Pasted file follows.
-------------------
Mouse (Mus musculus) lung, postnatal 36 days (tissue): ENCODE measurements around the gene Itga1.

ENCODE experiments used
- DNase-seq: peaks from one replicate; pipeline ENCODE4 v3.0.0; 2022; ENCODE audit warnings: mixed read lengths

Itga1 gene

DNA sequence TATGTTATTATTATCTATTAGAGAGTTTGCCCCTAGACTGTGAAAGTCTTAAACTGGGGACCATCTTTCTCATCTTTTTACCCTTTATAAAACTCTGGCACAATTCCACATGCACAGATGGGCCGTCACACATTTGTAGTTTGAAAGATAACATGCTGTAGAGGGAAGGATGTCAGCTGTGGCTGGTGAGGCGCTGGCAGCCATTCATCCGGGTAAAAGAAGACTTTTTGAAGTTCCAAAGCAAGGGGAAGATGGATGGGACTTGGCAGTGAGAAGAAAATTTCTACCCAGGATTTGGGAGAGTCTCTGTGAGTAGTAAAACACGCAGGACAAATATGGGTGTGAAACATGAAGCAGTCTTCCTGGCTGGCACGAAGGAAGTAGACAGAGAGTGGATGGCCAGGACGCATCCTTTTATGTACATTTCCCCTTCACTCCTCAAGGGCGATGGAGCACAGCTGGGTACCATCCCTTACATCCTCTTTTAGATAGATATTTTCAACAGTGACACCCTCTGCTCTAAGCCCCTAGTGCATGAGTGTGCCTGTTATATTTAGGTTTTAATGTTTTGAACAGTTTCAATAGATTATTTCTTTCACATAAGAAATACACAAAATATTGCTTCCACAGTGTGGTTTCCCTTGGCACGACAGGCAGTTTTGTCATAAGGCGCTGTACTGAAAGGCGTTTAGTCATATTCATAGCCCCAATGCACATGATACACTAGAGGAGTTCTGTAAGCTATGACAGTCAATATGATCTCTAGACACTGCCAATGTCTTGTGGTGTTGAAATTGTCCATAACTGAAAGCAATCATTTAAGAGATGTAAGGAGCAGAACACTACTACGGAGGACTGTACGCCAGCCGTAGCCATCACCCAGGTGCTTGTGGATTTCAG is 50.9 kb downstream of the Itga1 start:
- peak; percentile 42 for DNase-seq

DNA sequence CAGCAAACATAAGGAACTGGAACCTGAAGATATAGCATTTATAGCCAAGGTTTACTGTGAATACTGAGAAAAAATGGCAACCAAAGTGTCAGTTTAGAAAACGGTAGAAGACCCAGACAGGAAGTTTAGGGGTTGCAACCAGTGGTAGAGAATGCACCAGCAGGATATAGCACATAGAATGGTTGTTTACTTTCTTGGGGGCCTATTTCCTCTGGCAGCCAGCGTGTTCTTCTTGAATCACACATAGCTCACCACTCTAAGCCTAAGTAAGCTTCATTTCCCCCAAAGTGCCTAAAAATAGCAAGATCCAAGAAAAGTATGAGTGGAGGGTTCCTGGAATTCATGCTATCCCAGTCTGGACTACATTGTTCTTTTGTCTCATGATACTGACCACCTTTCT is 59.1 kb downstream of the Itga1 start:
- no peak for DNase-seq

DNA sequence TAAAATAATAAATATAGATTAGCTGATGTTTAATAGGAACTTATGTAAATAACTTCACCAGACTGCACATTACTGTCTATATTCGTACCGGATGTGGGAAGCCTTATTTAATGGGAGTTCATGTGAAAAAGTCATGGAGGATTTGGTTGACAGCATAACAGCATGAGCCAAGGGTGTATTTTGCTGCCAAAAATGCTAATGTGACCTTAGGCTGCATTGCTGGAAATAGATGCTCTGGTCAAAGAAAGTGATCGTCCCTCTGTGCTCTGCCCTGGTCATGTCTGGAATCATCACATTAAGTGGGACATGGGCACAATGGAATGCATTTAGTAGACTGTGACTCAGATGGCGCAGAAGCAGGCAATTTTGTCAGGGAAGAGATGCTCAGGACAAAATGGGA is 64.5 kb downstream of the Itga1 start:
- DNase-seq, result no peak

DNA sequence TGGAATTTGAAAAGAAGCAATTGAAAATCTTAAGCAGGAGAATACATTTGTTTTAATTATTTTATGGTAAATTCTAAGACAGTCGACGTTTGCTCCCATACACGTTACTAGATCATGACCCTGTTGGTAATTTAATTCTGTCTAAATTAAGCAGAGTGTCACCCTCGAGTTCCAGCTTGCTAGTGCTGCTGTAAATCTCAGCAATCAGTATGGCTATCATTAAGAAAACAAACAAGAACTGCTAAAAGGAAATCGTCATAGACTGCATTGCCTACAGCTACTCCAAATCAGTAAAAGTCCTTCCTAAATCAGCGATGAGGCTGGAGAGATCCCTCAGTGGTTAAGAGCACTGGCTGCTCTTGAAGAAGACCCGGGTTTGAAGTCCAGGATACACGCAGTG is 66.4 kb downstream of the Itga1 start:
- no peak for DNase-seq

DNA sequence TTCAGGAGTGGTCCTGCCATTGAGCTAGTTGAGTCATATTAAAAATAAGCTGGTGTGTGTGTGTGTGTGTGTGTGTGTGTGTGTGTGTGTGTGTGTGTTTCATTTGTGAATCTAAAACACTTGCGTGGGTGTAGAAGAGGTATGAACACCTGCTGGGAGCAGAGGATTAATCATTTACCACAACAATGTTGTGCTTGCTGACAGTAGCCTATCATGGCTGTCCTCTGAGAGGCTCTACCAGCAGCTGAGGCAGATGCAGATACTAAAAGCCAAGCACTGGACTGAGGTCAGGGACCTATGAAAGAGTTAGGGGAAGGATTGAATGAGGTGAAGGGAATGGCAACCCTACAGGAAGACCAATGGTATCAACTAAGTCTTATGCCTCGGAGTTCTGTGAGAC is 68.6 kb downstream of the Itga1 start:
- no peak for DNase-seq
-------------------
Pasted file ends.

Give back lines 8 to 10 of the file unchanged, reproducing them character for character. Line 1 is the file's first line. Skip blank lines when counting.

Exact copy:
- no peak for DNase-seq

DNA sequence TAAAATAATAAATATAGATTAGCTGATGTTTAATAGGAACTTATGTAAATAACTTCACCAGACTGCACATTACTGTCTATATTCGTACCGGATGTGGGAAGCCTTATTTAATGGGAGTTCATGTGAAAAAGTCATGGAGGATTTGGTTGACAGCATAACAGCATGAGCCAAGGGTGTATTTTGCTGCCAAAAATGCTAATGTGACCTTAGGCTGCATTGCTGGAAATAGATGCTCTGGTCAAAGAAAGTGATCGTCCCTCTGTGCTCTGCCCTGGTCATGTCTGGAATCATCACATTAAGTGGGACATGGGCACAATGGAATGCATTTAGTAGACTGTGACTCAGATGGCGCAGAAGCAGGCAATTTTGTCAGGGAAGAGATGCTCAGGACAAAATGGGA is 64.5 kb downstream of the Itga1 start:
- DNase-seq, result no peak